Reproductive Freedom issue image

Moira Akers v. State

Location: Maryland
Court Type: Maryland Supreme Court
Status: Ongoing
Last Update: June 22, 2024

What's at Stake

This case concerns whether prosecutors can admit evidence that a person exercised their right to decide whether to terminate their pregnancy as proof of intent for murder. Here, the prosecution’s use of this evidence at Moira Akers’ trial denied her due process, resulting in an unjust conviction and a 30-year prison term. The ACLU’s Abortion Criminal Defense Initiative, alongside the ACLU of Maryland, filed an amicus brief arguing that allowing admission of this evidence not only violated Ms. Akers’ rights but chills the right of all Marylanders to freely decide whether to continue or end their pregnancies. Ms. Akers’ case was granted certiorari and is now before the Maryland Supreme Court.

Moira Akers conducted internet research for information about terminating her pregnancy and consulted with her doctor about her termination options. Ultimately, she continued her pregnancy and later gave birth to a stillborn baby in her home. Despite Ms. Akers’ reporting that the infant was stillborn, she was prosecuted and convicted of second-degree murder and sentenced to a 30-year term of imprisonment. At trial, prosecutors introduced her search history and evidence that Ms. Akers was advised about termination options by her healthcare provider as proof that she intended to commit homicide.

But pursuant to Maryland Health Code, Health-General § 20-209, all Marylanders have the right to freely decide whether to continue or end a pregnancy. Exercising this right means pregnant people must be allowed to contemplate their pregnancy decisions without fear that those decisions could be used against them. Even though Ms. Akers was exercising this right when she conducted research on abortion options, the prosecution was permitted to use the exercise of this right as evidence against her.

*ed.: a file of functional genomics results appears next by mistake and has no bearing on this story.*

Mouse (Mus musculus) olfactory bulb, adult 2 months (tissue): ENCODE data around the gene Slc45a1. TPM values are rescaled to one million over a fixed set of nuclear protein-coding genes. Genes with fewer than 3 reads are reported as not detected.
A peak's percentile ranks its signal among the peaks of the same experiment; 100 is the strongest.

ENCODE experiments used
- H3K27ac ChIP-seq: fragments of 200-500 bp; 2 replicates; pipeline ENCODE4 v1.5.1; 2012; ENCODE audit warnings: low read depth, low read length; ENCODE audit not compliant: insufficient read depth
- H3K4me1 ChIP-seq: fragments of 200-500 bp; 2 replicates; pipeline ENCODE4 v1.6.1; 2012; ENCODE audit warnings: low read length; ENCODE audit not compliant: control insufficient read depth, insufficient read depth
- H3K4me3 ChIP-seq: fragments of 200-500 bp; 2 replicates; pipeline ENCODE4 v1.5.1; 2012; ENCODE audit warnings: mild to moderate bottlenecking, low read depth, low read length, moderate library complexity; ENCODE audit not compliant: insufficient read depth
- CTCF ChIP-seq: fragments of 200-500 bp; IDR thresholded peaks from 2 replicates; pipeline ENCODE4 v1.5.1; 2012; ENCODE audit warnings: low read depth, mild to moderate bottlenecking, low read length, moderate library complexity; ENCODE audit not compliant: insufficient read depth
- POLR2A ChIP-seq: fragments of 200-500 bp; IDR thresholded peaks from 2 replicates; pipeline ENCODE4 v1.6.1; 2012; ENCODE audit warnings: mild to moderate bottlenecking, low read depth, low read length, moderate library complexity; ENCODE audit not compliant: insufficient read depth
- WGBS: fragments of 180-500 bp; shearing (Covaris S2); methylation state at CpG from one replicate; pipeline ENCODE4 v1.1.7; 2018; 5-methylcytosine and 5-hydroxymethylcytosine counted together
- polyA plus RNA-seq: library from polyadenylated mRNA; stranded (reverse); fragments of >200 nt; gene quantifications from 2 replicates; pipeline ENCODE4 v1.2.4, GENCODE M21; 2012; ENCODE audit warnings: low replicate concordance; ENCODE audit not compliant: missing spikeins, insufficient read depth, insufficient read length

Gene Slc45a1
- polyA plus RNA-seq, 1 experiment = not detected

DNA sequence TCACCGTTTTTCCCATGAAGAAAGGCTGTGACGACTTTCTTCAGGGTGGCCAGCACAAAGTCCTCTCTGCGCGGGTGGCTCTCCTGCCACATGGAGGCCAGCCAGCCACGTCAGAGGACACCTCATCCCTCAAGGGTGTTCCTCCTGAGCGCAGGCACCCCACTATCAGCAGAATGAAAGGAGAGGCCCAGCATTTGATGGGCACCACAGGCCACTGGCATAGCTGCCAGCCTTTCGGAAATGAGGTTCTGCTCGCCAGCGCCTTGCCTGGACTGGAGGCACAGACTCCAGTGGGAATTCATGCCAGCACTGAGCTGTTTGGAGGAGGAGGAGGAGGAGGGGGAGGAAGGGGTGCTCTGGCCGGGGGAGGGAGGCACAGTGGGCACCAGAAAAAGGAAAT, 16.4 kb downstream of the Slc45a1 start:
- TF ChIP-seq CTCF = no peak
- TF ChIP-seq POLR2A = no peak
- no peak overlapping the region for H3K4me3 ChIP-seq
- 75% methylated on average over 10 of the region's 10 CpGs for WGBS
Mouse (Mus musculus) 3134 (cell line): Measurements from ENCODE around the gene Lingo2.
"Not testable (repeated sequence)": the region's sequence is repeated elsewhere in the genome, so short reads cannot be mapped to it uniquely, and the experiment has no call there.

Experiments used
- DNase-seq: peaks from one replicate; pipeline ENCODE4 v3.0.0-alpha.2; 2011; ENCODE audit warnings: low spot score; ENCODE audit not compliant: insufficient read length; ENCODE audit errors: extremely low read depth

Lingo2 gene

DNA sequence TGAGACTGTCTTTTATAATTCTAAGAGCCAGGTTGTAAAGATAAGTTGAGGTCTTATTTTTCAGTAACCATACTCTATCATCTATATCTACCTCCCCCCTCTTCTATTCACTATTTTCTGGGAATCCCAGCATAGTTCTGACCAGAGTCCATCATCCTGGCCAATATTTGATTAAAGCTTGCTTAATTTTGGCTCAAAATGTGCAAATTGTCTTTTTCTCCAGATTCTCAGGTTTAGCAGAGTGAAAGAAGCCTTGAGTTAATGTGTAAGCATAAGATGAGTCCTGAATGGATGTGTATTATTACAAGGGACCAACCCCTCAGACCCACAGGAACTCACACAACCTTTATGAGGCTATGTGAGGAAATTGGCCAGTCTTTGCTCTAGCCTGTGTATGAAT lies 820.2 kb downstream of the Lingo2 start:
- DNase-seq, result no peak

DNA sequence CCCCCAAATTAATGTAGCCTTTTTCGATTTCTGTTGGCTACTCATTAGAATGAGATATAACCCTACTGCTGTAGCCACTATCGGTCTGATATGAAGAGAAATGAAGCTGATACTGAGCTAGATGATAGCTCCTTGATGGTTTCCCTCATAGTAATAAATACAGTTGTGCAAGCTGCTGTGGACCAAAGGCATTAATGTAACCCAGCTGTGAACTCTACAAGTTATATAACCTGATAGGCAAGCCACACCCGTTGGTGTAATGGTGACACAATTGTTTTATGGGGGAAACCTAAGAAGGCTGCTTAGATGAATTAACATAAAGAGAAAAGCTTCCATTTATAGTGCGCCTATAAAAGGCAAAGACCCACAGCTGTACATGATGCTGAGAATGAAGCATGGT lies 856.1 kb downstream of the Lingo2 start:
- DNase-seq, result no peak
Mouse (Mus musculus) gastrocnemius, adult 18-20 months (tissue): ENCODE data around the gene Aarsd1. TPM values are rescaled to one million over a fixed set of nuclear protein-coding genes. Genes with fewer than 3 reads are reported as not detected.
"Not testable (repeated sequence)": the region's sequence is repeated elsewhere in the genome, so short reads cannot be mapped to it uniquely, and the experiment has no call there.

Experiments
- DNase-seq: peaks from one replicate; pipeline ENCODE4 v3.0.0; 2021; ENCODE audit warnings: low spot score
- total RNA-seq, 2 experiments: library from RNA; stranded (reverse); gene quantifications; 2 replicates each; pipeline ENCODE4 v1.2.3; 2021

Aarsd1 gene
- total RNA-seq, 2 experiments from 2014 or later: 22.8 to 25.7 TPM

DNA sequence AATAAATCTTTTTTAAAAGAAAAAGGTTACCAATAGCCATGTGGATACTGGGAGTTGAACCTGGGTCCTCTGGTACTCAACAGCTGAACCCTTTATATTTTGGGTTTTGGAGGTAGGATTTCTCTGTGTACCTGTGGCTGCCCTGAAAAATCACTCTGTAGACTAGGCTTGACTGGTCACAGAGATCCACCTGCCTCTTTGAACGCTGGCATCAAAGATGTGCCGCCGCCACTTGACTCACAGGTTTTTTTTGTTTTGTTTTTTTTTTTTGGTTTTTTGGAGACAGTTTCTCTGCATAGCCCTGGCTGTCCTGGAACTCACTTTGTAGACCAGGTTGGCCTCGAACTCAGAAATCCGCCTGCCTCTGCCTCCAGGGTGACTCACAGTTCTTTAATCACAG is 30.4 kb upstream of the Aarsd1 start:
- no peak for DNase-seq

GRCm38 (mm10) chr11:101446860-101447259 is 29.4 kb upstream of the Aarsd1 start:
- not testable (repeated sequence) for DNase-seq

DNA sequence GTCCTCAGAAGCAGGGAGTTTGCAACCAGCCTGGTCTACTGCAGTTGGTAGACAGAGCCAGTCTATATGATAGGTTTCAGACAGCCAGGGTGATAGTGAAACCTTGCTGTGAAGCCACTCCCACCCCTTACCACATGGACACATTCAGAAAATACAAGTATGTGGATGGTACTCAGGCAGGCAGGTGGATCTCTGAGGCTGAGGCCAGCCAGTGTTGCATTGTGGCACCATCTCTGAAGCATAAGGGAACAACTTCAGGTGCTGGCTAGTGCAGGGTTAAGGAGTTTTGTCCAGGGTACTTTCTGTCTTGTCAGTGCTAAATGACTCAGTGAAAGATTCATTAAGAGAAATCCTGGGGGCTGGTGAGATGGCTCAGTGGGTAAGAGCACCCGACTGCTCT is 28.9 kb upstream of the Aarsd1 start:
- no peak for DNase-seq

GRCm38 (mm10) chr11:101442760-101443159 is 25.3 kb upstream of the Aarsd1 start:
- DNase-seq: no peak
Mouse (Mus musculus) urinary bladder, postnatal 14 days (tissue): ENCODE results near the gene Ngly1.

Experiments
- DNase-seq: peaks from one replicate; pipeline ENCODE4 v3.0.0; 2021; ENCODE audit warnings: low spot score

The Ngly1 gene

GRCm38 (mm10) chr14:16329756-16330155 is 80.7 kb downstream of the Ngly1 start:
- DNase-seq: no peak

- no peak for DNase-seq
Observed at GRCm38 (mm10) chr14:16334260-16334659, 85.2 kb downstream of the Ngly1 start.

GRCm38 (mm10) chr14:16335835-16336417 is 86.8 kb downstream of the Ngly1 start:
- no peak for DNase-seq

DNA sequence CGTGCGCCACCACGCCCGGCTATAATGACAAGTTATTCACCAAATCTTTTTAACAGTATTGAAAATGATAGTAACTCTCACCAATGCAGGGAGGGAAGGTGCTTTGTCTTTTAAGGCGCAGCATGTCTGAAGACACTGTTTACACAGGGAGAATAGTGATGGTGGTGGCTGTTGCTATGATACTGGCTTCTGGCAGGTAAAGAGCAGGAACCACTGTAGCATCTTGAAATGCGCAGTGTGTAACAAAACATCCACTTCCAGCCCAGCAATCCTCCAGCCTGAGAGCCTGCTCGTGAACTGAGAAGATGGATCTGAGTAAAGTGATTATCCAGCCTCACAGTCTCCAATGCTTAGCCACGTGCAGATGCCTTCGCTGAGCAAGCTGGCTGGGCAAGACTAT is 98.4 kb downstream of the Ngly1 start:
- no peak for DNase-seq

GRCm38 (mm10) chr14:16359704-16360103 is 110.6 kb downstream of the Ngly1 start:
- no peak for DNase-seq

Following her conviction, Ms. Akers appealed. The Appellate Court of Maryland affirmed her conviction, finding that her consideration of abortion was both relevant and not unduly prejudicial.

The ACLU and the ACLU of Maryland urged the Supreme Court of Maryland to grant review of this case because of its significant negative impact on Maryland’s firmly established abortion rights and protections. The brief in support of Ms. Akers’ petition for certiorari argues that if researching information on abortion can be used as proof of guilt for a pregnancy outcome, Marylanders’ reproductive rights will be severely threatened. The brief thus claims that Ms. Aker’s consideration of pregnancy termination is inadmissible evidence and warns that the appellate court’s decision will chill pregnant people’s ability to make informed pregnancy decisions. This case was granted certiorari in May of 2024. Oral argument will be held in September 2024.

Ms. Akers’ case epitomizes how prosecutors continue to criminalize pregnancy and pregnancy outcomes even in states where abortion is protected. The Abortion Criminal Defense Initiative will continue to fight back wherever the criminal legal system harms access to abortion care.

Support our on-going litigation and work in the courts Donate now

Learn More About the Issues in This Case